John Foran is professor of sociology at the University of California, Santa Barbara, where he is also involved with the programs in Latin American and Iberian Studies, Global and International Studies, Environmental Studies, and the Bren School. He was visiting professor of sociology and Latin American Studies at Smith College from 2000 to 2002, and Visiting Professor of Sociology at Goldsmith's College, University of London, from 2009 to 2010.
His current areas of intense focus and interest include the climate crisis, 21st-century movements for radical social change, and sustainable development or “building better futures.”
His books include the multiple award-winning Taking Power: On the Origins of Revolutions in the Third World (Cambridge, 2005), in which he presents a new theory of the causes of revolutions in Latin America, to Africa, Asia, and the Middle East, spanning the period from 1910 to the present, and a comprehensive Marxist history of Iran up to the revolution: Fragile Resistance: Social Transformation in Iran from 1500 to the Revolution (Westview, 1993; available as a free pdf). His six edited or co-edited volumes touch on issues of revolution, radical social change, and women, culture and development, and can be found on his cv, along with numerous other publications.
He is currently working on a book, Taking Power or (Re)Making Power: Movements for Radical Social Change and Global Justice, which assesses the new forms of such movements as the Zapatista and Kerala experiments, the global justice movement, the Pink Tide in Latin America, the global Occupy movements, the Arab Spring, and his new passion, the global climate justice movement.
His reports and essays on the global struggle for climate justice can be found at the websites of the Climate Justice Project and the International Institute of Climate Action and Theory. He is involved in an initiative of activist scholars and others on the UN climate treaty negotiations, which can be found at http://www.parisclimatejustice.org/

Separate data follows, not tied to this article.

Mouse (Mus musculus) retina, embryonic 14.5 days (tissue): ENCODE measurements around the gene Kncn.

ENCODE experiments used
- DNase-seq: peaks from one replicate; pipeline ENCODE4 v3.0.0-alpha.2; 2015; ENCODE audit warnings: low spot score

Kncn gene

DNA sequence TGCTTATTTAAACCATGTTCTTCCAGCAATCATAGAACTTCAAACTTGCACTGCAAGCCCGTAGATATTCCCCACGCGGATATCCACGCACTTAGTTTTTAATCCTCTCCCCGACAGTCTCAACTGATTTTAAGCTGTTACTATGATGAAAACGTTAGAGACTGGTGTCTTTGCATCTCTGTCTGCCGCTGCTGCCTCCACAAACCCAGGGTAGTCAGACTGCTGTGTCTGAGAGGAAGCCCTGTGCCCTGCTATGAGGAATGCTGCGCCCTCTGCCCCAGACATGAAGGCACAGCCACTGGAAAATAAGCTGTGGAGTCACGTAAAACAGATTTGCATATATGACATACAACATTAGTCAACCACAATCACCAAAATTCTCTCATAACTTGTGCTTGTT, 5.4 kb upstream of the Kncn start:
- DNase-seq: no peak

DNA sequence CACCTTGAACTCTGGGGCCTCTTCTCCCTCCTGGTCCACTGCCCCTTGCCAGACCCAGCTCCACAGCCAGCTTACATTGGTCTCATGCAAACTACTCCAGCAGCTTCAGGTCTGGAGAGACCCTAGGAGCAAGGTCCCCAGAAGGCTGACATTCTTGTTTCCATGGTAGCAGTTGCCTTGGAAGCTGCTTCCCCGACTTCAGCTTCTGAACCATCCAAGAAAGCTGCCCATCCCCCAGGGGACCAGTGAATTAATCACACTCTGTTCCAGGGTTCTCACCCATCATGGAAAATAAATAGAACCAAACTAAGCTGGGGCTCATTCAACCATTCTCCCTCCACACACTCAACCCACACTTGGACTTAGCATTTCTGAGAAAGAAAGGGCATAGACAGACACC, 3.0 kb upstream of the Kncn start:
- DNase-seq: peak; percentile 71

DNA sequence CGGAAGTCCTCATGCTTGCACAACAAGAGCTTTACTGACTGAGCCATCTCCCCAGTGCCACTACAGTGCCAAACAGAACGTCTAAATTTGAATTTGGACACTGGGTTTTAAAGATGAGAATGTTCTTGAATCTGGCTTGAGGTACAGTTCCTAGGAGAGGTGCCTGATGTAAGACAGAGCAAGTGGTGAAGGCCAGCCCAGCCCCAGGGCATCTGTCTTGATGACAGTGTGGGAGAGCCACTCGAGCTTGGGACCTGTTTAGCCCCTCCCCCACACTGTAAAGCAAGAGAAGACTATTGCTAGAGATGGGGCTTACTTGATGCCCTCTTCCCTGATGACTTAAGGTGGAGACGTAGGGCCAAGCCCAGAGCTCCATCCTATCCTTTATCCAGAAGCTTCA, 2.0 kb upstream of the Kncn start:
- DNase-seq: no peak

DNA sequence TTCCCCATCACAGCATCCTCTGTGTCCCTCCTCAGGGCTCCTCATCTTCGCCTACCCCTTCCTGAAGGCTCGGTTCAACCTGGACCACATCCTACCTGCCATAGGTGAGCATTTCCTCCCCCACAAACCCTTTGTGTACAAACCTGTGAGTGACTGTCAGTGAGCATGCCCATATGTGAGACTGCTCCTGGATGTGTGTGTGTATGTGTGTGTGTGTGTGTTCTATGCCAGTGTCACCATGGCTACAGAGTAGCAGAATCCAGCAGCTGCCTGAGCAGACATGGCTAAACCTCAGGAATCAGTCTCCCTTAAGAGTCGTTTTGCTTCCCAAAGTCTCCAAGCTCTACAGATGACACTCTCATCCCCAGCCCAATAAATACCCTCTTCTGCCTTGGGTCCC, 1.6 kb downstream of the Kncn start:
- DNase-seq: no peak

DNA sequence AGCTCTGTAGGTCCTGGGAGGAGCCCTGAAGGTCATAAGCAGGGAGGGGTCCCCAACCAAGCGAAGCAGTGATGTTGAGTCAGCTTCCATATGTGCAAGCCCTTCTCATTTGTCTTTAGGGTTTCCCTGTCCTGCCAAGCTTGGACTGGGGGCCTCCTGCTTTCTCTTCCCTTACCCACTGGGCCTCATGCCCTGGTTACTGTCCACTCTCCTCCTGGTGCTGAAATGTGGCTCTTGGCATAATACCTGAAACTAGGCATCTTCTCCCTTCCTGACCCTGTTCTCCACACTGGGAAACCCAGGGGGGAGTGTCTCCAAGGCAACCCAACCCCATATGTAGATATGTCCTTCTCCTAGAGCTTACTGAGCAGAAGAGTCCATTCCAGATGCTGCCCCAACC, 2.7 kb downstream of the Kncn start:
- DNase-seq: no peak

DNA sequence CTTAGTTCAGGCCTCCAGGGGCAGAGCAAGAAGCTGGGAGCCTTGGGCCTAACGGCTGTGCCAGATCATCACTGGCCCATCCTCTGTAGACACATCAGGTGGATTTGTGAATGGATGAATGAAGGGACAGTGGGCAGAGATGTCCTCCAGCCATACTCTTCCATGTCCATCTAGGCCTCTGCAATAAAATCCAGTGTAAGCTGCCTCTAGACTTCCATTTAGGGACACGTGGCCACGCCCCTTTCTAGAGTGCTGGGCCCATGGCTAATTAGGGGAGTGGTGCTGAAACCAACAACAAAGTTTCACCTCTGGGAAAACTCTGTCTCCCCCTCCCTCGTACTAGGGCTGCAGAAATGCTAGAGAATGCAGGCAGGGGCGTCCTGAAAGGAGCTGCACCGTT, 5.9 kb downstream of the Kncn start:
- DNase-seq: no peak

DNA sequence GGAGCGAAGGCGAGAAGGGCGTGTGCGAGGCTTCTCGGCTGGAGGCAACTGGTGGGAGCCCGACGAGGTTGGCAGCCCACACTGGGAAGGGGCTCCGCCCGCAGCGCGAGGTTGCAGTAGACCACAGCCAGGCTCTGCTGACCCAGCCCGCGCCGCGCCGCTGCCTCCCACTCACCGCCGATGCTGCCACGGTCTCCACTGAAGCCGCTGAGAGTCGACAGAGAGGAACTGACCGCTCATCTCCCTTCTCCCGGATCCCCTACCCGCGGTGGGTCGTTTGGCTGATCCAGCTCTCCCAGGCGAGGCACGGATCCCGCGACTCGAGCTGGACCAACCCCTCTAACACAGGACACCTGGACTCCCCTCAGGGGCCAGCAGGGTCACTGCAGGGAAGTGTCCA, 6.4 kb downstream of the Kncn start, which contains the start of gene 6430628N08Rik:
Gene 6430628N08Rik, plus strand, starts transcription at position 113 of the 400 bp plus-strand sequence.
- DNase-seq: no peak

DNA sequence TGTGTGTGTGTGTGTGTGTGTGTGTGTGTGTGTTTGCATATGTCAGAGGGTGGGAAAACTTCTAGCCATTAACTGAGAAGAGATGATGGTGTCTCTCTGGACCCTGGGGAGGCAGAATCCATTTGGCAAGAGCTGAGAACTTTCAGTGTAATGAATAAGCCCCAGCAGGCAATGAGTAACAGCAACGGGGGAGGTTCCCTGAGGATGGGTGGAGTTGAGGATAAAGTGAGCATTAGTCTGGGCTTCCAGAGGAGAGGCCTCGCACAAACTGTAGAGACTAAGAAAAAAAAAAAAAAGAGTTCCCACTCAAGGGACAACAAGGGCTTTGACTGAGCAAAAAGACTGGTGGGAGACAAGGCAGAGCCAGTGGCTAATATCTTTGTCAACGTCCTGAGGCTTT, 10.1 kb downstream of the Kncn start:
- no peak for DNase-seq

Professor Foran teaches courses on climate change and the climate justice movement, radical social change, globalization and sustainable development, and research methods, including Activism (Sociology 134A), Climate Justice (Sociology 134CJ), Earth in Crisis (Sociology 130EC), Radical Social Change (134RC), The Global Justice Movement (134GJ), and Methods and Research in Global and International Sociology (108G) at the undergraduate level, and Climate Justice (Sociology 265CJ), Globalization and Resistance (Sociology 265GR) and Earth in Crisis (Sociology 265EC) at the graduate level. He is developing new courses on sustainable development and building better futures.
As he states in his syllabi, “I consider teaching a revolutionary act… Learning and teaching are complex, endlessly fascinating collaborations. I learn enormous amounts from the students in my classes, whom I consider colleagues and companions on an intellectual, potentially life-changing journey.” His innovative case study teaching has received various awards, and along with other UCSB faculty and students he has developed a web-site devoted to this at www.soc.ucsb.edu/projects/casemethod/.
What Now for Climate Justice: Social Movement Strategies for the Struggle over the Next Universal Climate Treaty. Co-edited by John Foran and Richard Widick 
“Beyond Insurgency to Radical Social Change: The New Situation” 
At the COP: Global Climate Justice Youth Speak Out. Co-edited by John Foran, Summer Gray, and Corrie Ellis 
“¡Volveremos!/We Will Return:” The State of Play for the Global Climate Justice Movement at the 2013 Warsaw UN Climate Summit COP19” 
“Climate Injustice: The Real History of the Maldives.” Summer Gray and John Foran.  http://berkeleyjournal.org/2014/09/climate-injustice-the-real-history-of-the-maldives/
“From Critical Globalization Studies and Public Sociology to Global Crisis Studies and Global Justice Work: A Manifesto for Radical Social Change” 
Fragile Resistance E-book 
officeSocial Sciences and Media Studies Bldg 3417
office hoursOn leave F16
Research assistants welcome!
All UCSB undergraduates and graduate students are welcome to inquire about becoming research assistants (for course credit) on my current projects, The Global Climate Justice Movement, and Taking Power or (re)Making Power: Movements for Radical Social Change and Global Justice.